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Preventing Teen Drinking and Driving
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Preventing Teen Drinking and Driving

Preventing Teen Drinking and Driving

It is probably one of a parent's scariest moments - when their teen gets their licence and borrows the family car! Parents often ask; will they make sensible decisions, will they make safe choices? Michele Borba was interviewed on dateline and gave many great tips for parents with teens who are now driving.

While there are no guarantees your teen will drink, research shows there are parenting strategies to lower risky behaviors and boost safety odds. Here are critical tips I shared on Dateline and last week on the TODAY show to boost your teen’s safety and your sanity. These tips are culled from research as well as talking to teens.

1.  Set Clear Rules Against Drinking and Put the Rule in Writing

A study of over 1000 teens found that teens with “hands on” parents who establish clear behavior expectations, monitor their teens comings and goings, and aren’t afraid to say no are four times less likely to engage in risky behaviors like drinking and driving. Teen’s also say they will be more cautious about drinking and driving if they know you are serious and will follow through. Feel free to be strict without feeling guilty. It makes no difference whether your teen has a driver’s license no a car—peers do. So stress one rule: “NEVER ever drink and drive.”

Have your teen sign a contract to never drink and drive. Students Against Drunk Driving (SADD) provides a free online contract to download. It may help them pause just the second they need to not get behind that wheel.

Set strict consequences.Stress to your teen that drinking and driving—either as the driver or passenger—means an automatic lose of his or her driving license. Then make a pact: if your teen calls for a ride, he can keep that license.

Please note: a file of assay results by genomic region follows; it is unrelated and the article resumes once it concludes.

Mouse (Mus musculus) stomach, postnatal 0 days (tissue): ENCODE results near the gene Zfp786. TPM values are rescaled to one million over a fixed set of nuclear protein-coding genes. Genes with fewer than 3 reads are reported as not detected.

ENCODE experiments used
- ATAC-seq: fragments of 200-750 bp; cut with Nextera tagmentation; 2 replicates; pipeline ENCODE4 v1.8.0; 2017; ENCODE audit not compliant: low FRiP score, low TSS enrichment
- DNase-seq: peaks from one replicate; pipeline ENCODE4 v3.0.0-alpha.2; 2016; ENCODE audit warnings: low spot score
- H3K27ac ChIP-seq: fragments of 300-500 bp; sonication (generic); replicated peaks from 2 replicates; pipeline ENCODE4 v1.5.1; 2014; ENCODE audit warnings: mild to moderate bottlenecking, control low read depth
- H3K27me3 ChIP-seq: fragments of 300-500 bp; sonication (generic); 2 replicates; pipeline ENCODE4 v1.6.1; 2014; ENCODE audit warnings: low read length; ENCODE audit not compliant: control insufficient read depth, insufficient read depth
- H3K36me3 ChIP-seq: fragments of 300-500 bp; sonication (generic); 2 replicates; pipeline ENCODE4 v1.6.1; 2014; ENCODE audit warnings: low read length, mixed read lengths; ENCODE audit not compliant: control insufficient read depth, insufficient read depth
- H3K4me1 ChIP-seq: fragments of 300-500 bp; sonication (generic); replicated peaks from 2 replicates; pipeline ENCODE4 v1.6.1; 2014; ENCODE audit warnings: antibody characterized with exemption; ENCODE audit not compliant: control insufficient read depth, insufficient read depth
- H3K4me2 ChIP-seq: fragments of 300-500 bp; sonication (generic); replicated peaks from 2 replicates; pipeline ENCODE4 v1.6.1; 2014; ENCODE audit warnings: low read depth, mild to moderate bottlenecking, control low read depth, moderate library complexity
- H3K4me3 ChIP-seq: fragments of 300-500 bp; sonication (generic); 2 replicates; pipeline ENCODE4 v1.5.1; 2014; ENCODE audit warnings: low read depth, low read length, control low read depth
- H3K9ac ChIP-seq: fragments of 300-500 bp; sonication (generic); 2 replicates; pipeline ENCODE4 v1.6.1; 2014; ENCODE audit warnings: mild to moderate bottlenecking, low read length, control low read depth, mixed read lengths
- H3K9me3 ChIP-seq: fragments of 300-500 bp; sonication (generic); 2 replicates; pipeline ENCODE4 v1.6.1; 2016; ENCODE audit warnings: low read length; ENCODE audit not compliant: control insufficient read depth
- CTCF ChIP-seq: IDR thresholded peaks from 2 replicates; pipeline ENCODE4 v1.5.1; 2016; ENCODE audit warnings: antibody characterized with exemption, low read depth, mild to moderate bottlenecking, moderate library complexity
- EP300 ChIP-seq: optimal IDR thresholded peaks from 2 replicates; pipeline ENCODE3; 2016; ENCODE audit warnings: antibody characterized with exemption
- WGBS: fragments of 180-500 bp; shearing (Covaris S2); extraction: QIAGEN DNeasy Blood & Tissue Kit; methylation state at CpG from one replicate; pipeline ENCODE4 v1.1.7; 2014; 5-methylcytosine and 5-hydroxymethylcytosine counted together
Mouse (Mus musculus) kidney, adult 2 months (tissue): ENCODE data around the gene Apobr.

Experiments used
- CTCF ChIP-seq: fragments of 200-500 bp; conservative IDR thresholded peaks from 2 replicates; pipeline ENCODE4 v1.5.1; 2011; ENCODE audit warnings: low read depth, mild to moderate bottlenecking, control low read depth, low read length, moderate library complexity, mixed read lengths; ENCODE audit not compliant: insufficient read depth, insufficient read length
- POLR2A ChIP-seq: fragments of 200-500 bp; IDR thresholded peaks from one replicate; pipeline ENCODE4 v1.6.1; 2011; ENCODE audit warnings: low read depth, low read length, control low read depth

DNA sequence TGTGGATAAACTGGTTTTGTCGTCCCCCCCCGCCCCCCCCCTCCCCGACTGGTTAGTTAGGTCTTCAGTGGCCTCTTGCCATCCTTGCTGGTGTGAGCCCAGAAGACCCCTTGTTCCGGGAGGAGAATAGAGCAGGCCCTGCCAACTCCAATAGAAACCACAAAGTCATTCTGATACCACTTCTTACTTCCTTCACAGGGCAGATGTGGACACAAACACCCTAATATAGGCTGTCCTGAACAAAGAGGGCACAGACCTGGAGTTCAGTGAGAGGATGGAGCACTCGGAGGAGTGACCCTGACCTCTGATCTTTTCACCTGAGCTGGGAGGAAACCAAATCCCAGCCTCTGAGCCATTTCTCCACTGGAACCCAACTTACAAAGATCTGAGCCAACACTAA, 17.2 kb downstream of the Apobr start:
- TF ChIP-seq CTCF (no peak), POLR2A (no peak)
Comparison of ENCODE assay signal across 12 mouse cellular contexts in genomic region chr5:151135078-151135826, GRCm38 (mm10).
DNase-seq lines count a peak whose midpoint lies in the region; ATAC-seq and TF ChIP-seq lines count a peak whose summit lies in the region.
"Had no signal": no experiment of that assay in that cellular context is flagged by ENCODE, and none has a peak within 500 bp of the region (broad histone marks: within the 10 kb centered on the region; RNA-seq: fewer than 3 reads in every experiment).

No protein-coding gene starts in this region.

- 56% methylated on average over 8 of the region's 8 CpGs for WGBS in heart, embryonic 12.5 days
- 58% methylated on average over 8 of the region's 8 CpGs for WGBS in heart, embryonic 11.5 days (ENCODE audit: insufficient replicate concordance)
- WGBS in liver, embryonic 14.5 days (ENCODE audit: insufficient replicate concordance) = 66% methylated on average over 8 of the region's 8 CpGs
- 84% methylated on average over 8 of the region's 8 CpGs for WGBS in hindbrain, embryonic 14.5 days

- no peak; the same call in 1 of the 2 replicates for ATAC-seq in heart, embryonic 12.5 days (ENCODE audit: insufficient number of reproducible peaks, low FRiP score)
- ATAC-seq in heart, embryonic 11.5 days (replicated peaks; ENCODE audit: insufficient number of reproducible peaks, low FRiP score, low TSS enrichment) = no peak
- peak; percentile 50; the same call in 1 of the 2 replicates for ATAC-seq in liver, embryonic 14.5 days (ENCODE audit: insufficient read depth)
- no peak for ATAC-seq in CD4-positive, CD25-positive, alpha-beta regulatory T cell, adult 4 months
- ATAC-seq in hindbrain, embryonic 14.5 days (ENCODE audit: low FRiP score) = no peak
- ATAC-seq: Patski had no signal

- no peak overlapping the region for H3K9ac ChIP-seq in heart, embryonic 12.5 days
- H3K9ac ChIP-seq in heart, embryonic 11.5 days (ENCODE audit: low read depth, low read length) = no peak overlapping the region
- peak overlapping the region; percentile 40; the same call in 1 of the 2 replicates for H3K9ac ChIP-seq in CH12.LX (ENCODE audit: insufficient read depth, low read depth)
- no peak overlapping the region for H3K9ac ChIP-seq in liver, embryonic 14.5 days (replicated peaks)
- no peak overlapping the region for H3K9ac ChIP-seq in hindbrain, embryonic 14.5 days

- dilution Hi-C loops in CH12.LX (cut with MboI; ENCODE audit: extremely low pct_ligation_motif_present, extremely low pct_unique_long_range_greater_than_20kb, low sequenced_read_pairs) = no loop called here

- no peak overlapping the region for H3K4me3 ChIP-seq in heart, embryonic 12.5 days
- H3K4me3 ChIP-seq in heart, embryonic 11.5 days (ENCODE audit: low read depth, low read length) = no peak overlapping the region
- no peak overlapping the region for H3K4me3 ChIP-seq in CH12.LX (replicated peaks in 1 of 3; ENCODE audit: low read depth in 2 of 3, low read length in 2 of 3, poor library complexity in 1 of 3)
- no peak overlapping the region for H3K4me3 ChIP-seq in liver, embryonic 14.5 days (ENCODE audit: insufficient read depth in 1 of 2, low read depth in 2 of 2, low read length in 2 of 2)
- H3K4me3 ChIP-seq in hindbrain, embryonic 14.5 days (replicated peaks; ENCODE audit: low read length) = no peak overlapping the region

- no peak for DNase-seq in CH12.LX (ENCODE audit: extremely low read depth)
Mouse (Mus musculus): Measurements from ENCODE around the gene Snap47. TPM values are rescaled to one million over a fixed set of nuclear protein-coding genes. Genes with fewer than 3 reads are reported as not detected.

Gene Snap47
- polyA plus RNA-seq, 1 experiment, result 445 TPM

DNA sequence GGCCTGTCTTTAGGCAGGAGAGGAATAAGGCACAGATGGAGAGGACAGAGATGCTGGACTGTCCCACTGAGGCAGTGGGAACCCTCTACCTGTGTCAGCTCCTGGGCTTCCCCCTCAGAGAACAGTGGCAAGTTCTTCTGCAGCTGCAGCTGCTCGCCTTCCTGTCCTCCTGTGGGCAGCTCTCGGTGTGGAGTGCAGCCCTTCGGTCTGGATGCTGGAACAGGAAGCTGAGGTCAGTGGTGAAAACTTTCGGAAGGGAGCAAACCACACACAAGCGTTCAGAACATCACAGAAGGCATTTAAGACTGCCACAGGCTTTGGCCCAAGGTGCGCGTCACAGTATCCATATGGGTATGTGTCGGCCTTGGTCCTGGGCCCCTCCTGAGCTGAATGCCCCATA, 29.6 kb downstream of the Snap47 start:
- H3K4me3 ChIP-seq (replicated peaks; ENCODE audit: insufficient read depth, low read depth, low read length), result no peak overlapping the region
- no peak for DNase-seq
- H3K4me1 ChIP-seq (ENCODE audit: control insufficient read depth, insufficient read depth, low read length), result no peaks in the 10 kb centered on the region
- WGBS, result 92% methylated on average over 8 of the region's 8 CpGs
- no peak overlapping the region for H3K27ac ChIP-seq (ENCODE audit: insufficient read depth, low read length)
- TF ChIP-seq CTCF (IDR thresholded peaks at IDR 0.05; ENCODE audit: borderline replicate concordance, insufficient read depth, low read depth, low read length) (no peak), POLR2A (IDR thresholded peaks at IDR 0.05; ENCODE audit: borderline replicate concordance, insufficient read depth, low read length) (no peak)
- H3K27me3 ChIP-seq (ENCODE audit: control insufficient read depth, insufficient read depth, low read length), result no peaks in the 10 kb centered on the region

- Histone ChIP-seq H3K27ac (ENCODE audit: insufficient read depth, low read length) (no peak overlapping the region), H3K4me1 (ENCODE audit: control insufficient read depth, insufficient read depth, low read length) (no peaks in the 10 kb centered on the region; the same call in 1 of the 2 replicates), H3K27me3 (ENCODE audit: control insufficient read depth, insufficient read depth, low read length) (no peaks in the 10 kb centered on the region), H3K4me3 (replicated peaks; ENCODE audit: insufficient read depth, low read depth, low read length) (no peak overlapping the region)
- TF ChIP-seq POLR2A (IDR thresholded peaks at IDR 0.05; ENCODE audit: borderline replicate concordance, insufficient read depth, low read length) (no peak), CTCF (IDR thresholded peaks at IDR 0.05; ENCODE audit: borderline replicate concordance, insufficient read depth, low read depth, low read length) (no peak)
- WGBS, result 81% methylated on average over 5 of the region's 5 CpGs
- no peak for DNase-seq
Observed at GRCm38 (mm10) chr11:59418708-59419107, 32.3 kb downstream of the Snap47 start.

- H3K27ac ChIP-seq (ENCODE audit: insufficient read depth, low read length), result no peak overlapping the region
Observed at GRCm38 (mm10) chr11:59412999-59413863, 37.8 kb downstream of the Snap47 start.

2. Let Your Teen Know You Will Monitoring

This sounds obvious but don’t overlook it: teens say if they know you are watching they are less likely to engage in risky behaviors. Of course, they won’t tell you that to your face – but they do tell researchers. So be there. Waiting at the front door when he comes home is a great technique. Then give him a quick check those signs you may miss:

A quick hug to smell for liquor

Check eyes for redness

Check speech patterns: “How was the party?”

Look for a new pattern of gum chewing or mint sucking to reduce alcohol smell

Watch the walk

3. Form an Alliance With Other Parents

A survey by The Partnership for a Drug-Free America and called the “MetLife Foundation Attitude Tracking Study found that the place where teens are most likely to encounter drugs and alcohol is at parties and other social situations. While not shocking, what is that teens say that many parties are not adult supervised and in some cases it’s the adults who are the suppliers.

99 percent of parents say they would not serve alcohol at their kid’s party; but 28% of teens say they have been at supervised parties where alcohol is available.

A Survey by the National Center on Addiction and Substance Abuse at Columbia also found that half of teens who attend parties say alcohol, drugs or both are available though 80 percent of parents believe teens attend substance-free parties.

Know your teen’s friends and their parents. Make a pack to monitor each other’s kids and pledge that there will be no unsupervised parties.

Make a rule that you call any parent hosting a party to assure supervision.  Doing so helps you find other parents share rules, which helps when your teen says, “You’re the only parent with those rules” – you can beg to differ.

4. Create a Secret Code with Your Teen

To see the rest of the report go here